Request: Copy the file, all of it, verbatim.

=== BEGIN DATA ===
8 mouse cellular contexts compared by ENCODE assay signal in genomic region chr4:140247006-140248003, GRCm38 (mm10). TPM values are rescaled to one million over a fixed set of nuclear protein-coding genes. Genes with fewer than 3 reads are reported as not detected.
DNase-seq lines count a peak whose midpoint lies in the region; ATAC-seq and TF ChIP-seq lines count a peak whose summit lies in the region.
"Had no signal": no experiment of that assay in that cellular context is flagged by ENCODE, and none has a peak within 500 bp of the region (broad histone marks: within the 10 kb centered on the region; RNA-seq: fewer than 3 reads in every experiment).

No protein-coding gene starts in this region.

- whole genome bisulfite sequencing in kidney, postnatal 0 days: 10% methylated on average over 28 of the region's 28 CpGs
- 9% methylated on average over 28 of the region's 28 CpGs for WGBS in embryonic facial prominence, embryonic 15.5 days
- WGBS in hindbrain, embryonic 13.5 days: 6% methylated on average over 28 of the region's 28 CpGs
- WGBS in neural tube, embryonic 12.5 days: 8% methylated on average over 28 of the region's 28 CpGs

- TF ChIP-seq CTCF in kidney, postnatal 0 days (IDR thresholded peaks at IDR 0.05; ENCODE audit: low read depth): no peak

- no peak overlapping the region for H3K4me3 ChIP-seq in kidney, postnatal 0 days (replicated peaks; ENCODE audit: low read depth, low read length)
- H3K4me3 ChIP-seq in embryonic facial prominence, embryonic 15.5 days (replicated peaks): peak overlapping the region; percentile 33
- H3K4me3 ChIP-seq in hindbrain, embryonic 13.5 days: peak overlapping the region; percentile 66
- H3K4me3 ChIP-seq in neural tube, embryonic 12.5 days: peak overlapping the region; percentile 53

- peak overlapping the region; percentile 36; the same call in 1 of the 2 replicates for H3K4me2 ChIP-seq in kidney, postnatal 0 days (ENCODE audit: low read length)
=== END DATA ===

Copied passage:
8 mouse cellular contexts compared by ENCODE assay signal in genomic region chr4:140247006-140248003, GRCm38 (mm10). TPM values are rescaled to one million over a fixed set of nuclear protein-coding genes. Genes with fewer than 3 reads are reported as not detected.
DNase-seq lines count a peak whose midpoint lies in the region; ATAC-seq and TF ChIP-seq lines count a peak whose summit lies in the region.
"Had no signal": no experiment of that assay in that cellular context is flagged by ENCODE, and none has a peak within 500 bp of the region (broad histone marks: within the 10 kb centered on the region; RNA-seq: fewer than 3 reads in every experiment).

No protein-coding gene starts in this region.

- whole genome bisulfite sequencing in kidney, postnatal 0 days: 10% methylated on average over 28 of the region's 28 CpGs
- 9% methylated on average over 28 of the region's 28 CpGs for WGBS in embryonic facial prominence, embryonic 15.5 days
- WGBS in hindbrain, embryonic 13.5 days: 6% methylated on average over 28 of the region's 28 CpGs
- WGBS in neural tube, embryonic 12.5 days: 8% methylated on average over 28 of the region's 28 CpGs

- TF ChIP-seq CTCF in kidney, postnatal 0 days (IDR thresholded peaks at IDR 0.05; ENCODE audit: low read depth): no peak

- no peak overlapping the region for H3K4me3 ChIP-seq in kidney, postnatal 0 days (replicated peaks; ENCODE audit: low read depth, low read length)
- H3K4me3 ChIP-seq in embryonic facial prominence, embryonic 15.5 days (replicated peaks): peak overlapping the region; percentile 33
- H3K4me3 ChIP-seq in hindbrain, embryonic 13.5 days: peak overlapping the region; percentile 66
- H3K4me3 ChIP-seq in neural tube, embryonic 12.5 days: peak overlapping the region; percentile 53

- peak overlapping the region; percentile 36; the same call in 1 of the 2 replicates for H3K4me2 ChIP-seq in kidney, postnatal 0 days (ENCODE audit: low read length)